The check-in procedures at the airport would combine facial recognition, biometrics, and verification of a flier’s health status. Security would be modelled on the Trusted Traveler Program operated by the U.S. Customs Service (also part of Homeland Security). Travelers would be able to complete the entire screening process in a few minutes. Shoes wouldn’t have to be removed at the checkpoints. Bags and PCs would only be opened randomly, or if wrongdoing is suspected.
The objective would be to implement the revised mission statement at all major airports by mid-2021. Some sellers, such as Signature and Frosch, are already providing home testing in some major markets. These too could be paid by Homeland Security, they are needed.
Similar procedures can be applied to travelers returning or visiting the United States from abroad. Under the auspices of the U.S. Citizenship and Immigration Service (another unit of Homeland Security), fliers would have to be tested within 72 hours before their flights to the U.S. Also, everyone would take free Quick Tests administered in the Arrivals section of airports, as of as part of the immigration process. If they test Positive on the Quick Test, they will take a more accurate test and be examined by a health professional. Anyone failing the second test would be quarantined at their own expense.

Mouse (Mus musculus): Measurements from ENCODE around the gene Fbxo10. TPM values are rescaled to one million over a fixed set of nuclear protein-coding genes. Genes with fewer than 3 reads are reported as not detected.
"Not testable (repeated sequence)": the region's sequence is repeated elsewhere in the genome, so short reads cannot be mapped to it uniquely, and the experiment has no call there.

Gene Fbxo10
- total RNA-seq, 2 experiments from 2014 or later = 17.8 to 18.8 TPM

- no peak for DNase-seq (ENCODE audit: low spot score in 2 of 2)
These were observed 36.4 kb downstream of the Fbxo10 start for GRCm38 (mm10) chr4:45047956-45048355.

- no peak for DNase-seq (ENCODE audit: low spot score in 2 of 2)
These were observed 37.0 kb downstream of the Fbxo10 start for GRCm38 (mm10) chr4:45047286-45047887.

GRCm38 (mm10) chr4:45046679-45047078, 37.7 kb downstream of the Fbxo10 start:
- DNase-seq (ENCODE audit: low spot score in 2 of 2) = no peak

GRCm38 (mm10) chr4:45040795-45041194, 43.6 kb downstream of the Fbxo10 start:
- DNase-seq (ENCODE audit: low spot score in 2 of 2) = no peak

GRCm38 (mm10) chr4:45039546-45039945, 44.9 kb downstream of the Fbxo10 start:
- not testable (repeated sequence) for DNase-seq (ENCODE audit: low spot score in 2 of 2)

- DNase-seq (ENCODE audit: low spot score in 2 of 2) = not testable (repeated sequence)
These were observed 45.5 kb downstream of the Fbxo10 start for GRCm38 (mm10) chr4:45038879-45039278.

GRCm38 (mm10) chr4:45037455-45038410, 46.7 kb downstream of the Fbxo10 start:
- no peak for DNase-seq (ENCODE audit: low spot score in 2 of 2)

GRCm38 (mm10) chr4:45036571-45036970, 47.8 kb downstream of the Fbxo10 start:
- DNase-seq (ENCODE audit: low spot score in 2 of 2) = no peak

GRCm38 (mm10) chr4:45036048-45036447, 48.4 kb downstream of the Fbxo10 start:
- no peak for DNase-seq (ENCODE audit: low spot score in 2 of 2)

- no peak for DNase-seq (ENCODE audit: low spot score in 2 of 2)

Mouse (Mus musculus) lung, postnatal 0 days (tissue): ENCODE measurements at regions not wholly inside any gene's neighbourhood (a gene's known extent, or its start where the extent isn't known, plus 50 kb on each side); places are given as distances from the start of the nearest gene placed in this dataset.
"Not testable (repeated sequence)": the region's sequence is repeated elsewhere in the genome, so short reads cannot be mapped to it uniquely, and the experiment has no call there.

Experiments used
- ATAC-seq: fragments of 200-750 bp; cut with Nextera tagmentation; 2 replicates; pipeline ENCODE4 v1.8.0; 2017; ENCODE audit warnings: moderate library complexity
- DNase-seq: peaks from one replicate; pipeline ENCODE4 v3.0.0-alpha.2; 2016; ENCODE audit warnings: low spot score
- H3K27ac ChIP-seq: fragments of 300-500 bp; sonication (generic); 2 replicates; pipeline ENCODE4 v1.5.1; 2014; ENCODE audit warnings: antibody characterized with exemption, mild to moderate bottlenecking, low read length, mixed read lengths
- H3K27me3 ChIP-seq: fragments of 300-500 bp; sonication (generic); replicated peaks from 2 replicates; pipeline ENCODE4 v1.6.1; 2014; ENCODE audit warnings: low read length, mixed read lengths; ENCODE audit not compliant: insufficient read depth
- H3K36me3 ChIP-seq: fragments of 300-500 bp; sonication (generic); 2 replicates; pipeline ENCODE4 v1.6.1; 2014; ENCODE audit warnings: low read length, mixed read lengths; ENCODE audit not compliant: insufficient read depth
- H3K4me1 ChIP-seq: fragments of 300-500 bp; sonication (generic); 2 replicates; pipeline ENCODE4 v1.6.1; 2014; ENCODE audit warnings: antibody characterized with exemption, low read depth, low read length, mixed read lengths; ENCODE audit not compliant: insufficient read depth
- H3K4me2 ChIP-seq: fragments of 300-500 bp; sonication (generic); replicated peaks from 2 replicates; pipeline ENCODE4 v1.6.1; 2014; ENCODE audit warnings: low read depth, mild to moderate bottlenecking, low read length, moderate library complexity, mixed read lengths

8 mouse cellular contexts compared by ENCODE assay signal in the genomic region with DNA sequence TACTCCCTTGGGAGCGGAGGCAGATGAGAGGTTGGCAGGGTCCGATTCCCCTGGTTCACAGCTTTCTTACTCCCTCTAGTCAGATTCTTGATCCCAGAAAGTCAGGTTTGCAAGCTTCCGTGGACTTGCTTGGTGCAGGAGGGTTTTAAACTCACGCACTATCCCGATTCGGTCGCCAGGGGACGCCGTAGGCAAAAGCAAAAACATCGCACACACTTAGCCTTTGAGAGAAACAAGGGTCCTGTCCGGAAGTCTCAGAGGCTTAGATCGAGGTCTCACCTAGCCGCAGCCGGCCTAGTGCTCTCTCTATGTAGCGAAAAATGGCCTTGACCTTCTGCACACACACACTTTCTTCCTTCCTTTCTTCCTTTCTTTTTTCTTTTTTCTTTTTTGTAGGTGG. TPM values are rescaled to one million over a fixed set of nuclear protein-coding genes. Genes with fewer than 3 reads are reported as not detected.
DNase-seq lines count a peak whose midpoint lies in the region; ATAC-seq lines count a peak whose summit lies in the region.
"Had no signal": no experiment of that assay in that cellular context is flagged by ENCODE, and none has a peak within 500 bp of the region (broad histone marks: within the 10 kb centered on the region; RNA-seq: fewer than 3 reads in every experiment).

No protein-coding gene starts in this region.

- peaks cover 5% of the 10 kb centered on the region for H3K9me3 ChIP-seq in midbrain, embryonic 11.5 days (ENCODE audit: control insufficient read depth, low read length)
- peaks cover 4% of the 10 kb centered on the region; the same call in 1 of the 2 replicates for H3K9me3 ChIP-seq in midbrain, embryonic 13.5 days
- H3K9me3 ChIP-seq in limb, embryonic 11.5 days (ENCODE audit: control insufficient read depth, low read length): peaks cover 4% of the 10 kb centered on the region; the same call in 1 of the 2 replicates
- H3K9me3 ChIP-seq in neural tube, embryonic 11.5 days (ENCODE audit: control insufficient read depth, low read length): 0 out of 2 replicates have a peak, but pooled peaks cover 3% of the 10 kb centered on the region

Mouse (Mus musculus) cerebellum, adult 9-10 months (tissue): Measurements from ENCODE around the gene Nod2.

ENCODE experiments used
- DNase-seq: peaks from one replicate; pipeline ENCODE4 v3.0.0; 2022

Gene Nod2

While it sounds rather harsh, this is very similar to the procedures that some foreign nations have implemented for American travelers. A requirement for boarding flights to some nations, in addition to compulsory testing or quarantining, is to buy COVID-19 insurance that covers quarantines, hospitalization, trip cancellations, and return flights. Some international airlines are considering having this insurance built into the ticket price, and at least one cruise line (MSC) provides similar package for a one-week cruise for about $20.
The result of applying these initiatives for all airlines – and also for cruise travel and resort stays – would be much less chance of travelers being infected and spreading disease among fellow passengers and in the places they visit. If these measures are combined with lower infection rates for the United States, there’s a good possibility that Americans will be welcomed, once again, wherever we visit.
Dr. Steve Frankel and his wife have sailed on most of the Seabourn, Silversea, Crystal, Azamara, Oceania, Regent, and Windstar ships on more than 40 cruises. Steve’s company, Cruises & Cameras, LLC, partners with LUXE Travel, a FROSCH Company, and the Signature Travel Network. Since the start of the Covid-19 Pandemic, he’s earned two certificates in epidemiology from Johns Hopkins University’s Bloomberg School of Public Health. He’s using what he has learned in six courses, along with his earlier training in measurement and statistics, to help his clients deal with the realities of the pandemic. His most recent book is How to Plan Your Next and BEST Cruise (Amazon, 2019, 186 pages). His email address is Steve@CruisesAndCameras.com.